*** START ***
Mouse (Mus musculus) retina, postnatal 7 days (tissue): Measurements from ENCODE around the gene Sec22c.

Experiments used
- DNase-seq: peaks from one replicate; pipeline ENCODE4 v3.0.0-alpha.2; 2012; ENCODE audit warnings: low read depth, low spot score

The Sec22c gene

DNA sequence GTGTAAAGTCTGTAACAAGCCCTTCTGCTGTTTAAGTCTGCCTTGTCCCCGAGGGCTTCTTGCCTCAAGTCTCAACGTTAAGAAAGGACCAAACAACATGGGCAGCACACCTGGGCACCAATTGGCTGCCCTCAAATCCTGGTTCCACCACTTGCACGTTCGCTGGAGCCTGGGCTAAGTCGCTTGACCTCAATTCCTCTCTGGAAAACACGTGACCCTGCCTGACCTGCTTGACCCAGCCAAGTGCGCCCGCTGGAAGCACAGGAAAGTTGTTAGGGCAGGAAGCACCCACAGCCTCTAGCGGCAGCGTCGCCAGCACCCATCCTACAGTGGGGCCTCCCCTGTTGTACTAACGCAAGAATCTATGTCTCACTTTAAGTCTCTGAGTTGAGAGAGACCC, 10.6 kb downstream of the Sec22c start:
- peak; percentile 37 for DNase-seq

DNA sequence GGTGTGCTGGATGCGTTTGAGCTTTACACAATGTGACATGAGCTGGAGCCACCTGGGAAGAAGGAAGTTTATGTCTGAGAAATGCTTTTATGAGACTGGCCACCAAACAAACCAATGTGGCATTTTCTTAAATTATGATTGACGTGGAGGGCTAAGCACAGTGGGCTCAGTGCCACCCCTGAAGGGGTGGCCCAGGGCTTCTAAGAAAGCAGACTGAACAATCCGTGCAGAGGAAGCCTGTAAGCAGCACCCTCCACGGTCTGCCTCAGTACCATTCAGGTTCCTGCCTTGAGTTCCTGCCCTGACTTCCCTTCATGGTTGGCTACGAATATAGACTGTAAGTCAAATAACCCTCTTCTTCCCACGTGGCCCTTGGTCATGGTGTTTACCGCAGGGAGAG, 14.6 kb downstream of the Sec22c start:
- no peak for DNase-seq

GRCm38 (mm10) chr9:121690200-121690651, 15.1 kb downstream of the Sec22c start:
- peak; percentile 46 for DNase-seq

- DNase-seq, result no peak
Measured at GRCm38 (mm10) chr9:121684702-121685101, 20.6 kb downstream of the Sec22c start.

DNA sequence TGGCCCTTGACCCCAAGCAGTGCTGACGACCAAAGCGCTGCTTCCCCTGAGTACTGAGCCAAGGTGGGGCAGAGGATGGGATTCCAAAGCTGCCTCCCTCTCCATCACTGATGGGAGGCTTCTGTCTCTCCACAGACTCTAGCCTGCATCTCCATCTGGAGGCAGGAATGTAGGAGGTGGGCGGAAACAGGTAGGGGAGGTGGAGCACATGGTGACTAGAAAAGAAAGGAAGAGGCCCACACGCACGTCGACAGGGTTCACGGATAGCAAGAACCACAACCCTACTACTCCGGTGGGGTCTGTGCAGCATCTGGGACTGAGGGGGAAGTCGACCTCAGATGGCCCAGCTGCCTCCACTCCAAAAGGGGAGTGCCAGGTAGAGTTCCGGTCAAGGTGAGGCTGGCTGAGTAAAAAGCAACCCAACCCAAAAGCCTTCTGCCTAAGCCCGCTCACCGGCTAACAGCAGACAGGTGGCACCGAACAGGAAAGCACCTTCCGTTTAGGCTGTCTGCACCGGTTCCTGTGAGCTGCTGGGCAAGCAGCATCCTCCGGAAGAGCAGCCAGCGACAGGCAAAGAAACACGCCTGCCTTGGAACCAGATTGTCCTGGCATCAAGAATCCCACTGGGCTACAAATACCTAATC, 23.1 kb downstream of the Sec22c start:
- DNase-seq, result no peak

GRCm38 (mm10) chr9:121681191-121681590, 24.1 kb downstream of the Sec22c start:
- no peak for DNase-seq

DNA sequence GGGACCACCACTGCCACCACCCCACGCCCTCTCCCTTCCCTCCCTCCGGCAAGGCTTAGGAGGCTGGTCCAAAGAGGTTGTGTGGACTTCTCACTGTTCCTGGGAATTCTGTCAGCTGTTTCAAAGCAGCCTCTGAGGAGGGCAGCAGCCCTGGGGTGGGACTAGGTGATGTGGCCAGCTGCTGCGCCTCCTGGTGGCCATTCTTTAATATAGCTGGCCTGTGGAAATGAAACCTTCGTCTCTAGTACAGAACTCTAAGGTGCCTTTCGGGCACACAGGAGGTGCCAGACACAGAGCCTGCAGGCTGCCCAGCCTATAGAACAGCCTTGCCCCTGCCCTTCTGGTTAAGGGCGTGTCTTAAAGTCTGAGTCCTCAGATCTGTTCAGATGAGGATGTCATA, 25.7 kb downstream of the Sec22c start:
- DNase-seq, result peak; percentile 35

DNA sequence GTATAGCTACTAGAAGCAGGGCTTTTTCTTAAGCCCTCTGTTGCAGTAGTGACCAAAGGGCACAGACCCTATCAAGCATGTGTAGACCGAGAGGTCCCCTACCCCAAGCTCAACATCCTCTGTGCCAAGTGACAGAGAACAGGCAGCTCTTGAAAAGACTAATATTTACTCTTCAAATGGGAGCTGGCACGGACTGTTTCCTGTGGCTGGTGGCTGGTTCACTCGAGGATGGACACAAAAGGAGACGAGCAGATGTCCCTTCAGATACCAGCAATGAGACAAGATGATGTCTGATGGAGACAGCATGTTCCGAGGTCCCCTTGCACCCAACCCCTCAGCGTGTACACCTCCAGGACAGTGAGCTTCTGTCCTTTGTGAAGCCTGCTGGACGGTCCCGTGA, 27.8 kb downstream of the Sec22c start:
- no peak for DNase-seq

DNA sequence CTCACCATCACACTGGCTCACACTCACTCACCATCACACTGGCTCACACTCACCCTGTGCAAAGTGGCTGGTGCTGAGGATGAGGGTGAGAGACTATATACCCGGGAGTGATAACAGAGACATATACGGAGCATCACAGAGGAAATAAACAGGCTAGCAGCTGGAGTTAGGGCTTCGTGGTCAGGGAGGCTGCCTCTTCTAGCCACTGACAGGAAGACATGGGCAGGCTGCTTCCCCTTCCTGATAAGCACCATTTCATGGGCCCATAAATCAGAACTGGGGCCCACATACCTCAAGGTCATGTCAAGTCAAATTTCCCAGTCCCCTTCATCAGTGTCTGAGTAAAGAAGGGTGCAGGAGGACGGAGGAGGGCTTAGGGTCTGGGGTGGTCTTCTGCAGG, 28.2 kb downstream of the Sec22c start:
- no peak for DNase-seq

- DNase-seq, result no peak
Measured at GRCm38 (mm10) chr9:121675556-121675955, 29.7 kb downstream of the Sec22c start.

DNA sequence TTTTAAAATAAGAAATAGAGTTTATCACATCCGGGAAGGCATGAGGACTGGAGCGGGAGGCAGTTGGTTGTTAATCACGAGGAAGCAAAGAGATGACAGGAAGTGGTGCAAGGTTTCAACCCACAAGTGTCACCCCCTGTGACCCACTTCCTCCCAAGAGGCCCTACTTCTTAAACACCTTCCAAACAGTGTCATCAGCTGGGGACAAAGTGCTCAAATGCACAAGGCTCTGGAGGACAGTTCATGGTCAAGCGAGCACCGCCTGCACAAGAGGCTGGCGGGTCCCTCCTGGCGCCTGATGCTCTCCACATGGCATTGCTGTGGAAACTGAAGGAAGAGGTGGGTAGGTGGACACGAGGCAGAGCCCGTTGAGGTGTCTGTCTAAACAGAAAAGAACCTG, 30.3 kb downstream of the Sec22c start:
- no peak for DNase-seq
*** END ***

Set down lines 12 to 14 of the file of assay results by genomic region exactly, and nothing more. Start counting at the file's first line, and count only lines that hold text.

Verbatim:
Measured at GRCm38 (mm10) chr9:121684702-121685101, 20.6 kb downstream of the Sec22c start.

DNA sequence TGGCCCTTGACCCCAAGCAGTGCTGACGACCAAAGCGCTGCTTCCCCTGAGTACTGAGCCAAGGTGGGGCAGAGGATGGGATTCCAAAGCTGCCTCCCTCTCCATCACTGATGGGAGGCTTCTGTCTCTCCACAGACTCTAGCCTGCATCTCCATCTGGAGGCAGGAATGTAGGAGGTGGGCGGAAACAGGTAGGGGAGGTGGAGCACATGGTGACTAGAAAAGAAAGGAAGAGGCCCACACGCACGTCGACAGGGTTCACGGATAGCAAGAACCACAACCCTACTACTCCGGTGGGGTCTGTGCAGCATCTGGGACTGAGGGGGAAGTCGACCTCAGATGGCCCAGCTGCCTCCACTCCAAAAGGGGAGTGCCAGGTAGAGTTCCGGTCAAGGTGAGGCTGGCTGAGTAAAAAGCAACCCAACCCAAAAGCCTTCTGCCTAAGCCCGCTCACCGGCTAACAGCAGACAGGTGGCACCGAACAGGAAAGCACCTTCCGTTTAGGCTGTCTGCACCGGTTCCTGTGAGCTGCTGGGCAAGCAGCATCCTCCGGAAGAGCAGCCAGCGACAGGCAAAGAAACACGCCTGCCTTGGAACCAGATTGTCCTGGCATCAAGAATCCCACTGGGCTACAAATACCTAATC, 23.1 kb downstream of the Sec22c start:
- DNase-seq, result no peak